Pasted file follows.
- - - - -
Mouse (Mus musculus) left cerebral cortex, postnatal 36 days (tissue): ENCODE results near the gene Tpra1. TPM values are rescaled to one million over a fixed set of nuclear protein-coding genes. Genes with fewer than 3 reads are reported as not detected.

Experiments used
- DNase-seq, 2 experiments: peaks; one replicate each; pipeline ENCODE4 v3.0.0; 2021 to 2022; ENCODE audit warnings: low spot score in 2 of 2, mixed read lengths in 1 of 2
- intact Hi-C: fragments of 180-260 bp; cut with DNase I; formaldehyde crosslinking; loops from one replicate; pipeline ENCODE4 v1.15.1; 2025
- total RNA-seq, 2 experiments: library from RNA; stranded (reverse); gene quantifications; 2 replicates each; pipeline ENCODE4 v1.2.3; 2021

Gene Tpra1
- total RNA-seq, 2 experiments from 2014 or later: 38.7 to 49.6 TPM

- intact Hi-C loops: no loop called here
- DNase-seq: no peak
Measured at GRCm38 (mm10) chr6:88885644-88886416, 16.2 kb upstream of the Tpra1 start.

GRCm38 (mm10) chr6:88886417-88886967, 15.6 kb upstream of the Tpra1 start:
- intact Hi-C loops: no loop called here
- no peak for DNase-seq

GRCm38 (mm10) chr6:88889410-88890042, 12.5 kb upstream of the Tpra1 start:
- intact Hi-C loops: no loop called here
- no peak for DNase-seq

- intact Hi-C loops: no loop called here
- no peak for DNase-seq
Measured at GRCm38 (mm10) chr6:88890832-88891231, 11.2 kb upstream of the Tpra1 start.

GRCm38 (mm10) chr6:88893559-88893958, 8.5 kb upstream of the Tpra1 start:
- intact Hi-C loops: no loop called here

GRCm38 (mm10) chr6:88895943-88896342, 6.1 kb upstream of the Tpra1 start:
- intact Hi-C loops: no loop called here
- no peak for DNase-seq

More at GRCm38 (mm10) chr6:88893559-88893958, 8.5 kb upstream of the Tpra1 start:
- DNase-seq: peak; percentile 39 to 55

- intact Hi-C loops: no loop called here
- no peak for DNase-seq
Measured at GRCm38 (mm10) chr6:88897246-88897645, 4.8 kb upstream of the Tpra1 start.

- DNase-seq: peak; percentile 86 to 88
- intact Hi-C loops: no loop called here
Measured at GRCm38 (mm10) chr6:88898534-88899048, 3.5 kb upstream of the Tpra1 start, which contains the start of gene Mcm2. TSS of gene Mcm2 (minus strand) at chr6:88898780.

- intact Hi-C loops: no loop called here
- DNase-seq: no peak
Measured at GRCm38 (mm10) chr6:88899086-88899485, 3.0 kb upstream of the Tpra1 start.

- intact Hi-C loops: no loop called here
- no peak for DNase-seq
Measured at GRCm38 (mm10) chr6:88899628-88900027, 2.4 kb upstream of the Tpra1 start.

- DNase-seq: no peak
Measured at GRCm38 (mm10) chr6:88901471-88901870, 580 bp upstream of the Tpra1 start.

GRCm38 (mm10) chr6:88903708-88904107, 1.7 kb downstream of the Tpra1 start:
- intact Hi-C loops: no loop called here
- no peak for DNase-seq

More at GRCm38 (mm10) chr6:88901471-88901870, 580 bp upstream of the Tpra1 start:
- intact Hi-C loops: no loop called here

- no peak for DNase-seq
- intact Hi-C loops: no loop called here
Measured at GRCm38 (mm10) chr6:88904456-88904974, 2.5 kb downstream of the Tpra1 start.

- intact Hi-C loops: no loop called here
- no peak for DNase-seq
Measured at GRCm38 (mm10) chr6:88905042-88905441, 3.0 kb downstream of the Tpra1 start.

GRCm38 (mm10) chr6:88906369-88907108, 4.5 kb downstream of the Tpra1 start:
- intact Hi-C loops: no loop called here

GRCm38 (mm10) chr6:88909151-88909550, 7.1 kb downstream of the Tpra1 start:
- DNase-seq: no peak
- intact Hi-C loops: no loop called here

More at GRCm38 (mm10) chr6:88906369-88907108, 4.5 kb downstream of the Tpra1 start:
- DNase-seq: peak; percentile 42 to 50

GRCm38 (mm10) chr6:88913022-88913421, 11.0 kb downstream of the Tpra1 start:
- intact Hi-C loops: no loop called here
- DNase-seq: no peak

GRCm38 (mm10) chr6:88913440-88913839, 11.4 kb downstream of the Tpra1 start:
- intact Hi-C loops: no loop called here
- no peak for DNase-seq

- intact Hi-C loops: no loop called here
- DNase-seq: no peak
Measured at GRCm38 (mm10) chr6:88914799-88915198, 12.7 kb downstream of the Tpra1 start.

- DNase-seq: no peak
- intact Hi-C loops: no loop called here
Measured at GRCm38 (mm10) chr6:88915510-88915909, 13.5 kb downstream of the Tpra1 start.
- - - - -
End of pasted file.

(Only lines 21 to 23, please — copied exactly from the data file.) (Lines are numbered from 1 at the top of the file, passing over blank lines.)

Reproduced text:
- intact Hi-C loops: no loop called here

GRCm38 (mm10) chr6:88895943-88896342, 6.1 kb upstream of the Tpra1 start:
- intact Hi-C loops: no loop called here